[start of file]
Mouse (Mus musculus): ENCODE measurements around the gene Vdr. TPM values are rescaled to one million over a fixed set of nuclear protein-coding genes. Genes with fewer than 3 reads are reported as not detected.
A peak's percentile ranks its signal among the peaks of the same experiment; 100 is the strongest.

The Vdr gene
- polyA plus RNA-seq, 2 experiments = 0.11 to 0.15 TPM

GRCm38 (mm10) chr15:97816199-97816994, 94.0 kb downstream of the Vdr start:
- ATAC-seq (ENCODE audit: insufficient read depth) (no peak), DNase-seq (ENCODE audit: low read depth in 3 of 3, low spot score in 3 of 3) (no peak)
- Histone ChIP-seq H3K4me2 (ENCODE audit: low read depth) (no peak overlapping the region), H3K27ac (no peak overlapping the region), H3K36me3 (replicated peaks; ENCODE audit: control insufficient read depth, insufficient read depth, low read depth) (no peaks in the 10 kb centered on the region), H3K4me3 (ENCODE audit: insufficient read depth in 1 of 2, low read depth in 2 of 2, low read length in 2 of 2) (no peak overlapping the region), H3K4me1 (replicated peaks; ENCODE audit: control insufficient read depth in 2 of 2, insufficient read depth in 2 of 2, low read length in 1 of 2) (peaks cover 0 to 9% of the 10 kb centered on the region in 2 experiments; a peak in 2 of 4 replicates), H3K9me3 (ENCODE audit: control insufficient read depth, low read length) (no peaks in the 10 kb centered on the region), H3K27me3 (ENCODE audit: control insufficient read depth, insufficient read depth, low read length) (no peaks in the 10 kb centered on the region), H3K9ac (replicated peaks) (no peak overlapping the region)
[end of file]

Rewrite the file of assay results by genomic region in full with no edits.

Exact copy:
Mouse (Mus musculus): ENCODE measurements around the gene Vdr. TPM values are rescaled to one million over a fixed set of nuclear protein-coding genes. Genes with fewer than 3 reads are reported as not detected.
A peak's percentile ranks its signal among the peaks of the same experiment; 100 is the strongest.

The Vdr gene
- polyA plus RNA-seq, 2 experiments = 0.11 to 0.15 TPM

GRCm38 (mm10) chr15:97816199-97816994, 94.0 kb downstream of the Vdr start:
- ATAC-seq (ENCODE audit: insufficient read depth) (no peak), DNase-seq (ENCODE audit: low read depth in 3 of 3, low spot score in 3 of 3) (no peak)
- Histone ChIP-seq H3K4me2 (ENCODE audit: low read depth) (no peak overlapping the region), H3K27ac (no peak overlapping the region), H3K36me3 (replicated peaks; ENCODE audit: control insufficient read depth, insufficient read depth, low read depth) (no peaks in the 10 kb centered on the region), H3K4me3 (ENCODE audit: insufficient read depth in 1 of 2, low read depth in 2 of 2, low read length in 2 of 2) (no peak overlapping the region), H3K4me1 (replicated peaks; ENCODE audit: control insufficient read depth in 2 of 2, insufficient read depth in 2 of 2, low read length in 1 of 2) (peaks cover 0 to 9% of the 10 kb centered on the region in 2 experiments; a peak in 2 of 4 replicates), H3K9me3 (ENCODE audit: control insufficient read depth, low read length) (no peaks in the 10 kb centered on the region), H3K27me3 (ENCODE audit: control insufficient read depth, insufficient read depth, low read length) (no peaks in the 10 kb centered on the region), H3K9ac (replicated peaks) (no peak overlapping the region)